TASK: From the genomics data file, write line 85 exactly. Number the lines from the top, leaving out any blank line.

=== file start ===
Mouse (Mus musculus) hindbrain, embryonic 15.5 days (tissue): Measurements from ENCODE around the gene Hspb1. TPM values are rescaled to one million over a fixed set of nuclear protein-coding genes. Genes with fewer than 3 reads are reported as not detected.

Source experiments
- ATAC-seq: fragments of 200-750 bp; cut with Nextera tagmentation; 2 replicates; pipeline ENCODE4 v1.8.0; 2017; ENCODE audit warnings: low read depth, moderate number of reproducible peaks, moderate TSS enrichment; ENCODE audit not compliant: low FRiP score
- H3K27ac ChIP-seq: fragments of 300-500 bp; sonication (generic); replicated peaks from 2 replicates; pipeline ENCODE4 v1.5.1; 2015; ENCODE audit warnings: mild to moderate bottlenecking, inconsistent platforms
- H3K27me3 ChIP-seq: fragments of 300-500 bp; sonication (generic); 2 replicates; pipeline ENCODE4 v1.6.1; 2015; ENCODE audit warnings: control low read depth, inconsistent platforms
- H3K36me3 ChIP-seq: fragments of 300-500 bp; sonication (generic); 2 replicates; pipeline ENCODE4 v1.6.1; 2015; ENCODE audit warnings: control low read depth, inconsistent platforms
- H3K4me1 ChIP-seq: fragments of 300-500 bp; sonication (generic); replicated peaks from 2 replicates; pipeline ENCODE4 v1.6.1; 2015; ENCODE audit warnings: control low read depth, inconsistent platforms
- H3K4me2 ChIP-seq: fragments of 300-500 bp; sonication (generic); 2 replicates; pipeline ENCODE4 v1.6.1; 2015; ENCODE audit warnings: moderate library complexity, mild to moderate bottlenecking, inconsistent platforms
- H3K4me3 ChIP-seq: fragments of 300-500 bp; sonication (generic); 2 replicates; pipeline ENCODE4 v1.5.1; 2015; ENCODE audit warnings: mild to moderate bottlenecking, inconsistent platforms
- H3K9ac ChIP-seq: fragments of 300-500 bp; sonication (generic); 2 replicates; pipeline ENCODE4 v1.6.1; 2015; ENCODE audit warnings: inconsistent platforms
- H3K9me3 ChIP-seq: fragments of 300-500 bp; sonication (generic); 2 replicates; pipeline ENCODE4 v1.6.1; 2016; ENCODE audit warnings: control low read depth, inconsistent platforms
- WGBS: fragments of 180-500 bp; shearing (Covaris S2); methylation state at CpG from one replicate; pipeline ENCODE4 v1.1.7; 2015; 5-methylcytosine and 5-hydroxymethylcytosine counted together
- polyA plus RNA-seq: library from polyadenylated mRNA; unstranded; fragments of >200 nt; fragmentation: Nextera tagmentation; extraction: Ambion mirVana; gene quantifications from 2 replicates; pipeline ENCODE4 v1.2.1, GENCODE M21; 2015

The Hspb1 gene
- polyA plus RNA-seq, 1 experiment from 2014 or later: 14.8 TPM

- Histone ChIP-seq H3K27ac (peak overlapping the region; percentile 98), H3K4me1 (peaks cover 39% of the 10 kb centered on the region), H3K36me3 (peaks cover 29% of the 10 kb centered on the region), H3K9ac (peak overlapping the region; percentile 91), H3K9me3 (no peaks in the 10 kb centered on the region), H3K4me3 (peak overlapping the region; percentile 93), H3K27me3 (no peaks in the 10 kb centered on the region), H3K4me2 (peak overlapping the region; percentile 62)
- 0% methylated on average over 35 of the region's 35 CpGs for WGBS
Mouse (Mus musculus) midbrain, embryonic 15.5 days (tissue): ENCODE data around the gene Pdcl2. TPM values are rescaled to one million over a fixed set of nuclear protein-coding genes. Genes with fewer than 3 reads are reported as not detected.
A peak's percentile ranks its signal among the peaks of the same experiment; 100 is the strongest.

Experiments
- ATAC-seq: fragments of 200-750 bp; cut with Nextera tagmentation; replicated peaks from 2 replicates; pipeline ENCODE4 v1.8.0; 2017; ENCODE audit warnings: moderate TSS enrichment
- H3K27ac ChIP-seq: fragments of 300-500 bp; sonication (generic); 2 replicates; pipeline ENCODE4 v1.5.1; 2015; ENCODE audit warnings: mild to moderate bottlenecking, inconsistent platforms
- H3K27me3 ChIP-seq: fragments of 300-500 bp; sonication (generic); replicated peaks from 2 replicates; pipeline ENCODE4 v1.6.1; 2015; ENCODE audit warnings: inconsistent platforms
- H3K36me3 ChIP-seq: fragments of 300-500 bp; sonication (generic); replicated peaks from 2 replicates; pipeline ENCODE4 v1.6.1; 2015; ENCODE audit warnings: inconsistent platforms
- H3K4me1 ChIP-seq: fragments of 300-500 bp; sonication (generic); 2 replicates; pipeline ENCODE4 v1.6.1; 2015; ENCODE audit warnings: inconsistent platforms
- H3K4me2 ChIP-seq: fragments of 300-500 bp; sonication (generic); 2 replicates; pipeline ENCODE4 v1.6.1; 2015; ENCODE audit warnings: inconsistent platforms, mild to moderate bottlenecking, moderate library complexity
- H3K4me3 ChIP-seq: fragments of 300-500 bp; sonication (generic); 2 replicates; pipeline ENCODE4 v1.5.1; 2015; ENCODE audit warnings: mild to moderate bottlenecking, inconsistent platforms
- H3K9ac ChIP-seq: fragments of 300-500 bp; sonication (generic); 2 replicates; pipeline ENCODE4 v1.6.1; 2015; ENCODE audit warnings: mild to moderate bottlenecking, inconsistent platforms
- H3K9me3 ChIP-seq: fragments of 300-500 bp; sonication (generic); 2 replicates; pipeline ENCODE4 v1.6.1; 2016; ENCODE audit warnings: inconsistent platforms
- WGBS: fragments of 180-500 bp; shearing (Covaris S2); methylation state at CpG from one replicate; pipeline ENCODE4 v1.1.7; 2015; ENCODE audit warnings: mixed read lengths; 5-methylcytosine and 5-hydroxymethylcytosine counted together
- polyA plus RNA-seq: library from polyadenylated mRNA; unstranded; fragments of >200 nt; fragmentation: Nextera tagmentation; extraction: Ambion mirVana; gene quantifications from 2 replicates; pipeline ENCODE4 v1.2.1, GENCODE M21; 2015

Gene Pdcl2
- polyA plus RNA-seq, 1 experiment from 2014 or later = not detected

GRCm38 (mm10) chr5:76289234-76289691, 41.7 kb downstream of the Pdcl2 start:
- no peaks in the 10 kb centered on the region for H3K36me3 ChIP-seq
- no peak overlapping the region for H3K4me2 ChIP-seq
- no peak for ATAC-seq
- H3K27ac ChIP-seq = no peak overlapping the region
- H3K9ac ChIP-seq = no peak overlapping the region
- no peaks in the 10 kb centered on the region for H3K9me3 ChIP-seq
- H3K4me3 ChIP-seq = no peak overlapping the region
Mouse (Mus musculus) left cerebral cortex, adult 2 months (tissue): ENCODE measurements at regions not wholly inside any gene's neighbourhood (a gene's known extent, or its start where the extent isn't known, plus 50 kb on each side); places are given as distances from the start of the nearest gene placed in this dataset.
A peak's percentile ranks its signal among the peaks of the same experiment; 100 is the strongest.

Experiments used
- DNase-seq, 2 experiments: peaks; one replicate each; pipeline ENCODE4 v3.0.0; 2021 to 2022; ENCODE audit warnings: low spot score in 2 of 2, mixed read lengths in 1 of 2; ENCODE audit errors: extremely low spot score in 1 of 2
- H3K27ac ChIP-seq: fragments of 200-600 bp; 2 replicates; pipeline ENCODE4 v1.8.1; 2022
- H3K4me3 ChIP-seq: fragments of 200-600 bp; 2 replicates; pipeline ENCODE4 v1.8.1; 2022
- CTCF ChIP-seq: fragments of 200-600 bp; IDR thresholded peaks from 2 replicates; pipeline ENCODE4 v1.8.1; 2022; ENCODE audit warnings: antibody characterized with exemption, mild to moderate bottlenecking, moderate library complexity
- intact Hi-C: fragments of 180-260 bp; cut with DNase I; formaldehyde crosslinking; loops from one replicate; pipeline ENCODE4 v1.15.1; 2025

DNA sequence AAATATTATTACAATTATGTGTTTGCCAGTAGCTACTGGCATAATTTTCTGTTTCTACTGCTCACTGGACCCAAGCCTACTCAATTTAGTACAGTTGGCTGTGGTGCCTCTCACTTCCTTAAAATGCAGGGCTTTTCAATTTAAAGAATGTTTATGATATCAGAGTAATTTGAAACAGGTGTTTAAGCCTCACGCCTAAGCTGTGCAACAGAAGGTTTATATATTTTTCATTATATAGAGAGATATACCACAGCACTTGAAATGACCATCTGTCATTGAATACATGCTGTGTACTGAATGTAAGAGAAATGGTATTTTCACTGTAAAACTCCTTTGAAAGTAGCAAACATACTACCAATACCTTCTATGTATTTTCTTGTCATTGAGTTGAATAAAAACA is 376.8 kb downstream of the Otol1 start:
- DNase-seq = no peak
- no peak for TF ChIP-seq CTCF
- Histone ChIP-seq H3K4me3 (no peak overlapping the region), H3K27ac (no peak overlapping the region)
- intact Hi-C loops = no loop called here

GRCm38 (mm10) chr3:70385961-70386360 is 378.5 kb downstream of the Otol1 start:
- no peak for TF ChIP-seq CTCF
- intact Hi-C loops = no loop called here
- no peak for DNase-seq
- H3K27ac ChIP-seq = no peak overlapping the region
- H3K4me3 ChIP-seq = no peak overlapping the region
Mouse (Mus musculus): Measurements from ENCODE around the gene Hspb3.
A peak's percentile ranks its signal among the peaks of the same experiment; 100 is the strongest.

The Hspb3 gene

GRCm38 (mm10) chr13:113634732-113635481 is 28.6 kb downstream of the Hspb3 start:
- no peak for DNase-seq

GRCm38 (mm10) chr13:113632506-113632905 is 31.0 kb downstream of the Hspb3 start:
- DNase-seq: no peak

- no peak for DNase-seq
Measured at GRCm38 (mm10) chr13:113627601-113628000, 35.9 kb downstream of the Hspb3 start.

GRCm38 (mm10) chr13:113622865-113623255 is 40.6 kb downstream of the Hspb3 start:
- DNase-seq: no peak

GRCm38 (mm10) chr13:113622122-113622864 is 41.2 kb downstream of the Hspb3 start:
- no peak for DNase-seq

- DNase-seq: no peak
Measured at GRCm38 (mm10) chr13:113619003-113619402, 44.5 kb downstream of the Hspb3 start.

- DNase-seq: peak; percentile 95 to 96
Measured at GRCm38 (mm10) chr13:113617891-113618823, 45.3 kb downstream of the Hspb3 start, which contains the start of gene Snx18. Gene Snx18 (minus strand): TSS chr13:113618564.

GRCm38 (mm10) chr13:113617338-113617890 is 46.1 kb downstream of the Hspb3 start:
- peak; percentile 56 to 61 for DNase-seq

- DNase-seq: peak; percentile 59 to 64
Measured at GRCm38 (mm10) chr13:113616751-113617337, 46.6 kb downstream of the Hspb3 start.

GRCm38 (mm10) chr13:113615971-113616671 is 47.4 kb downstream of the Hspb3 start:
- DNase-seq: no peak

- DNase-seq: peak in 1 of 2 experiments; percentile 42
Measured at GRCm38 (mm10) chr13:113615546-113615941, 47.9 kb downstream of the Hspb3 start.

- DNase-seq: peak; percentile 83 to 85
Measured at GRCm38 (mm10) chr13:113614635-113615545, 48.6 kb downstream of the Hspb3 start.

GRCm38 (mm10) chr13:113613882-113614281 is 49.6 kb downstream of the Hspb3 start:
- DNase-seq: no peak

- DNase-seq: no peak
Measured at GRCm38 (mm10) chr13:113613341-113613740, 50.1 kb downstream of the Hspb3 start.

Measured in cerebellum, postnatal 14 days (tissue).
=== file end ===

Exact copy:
Measured at GRCm38 (mm10) chr13:113615546-113615941, 47.9 kb downstream of the Hspb3 start.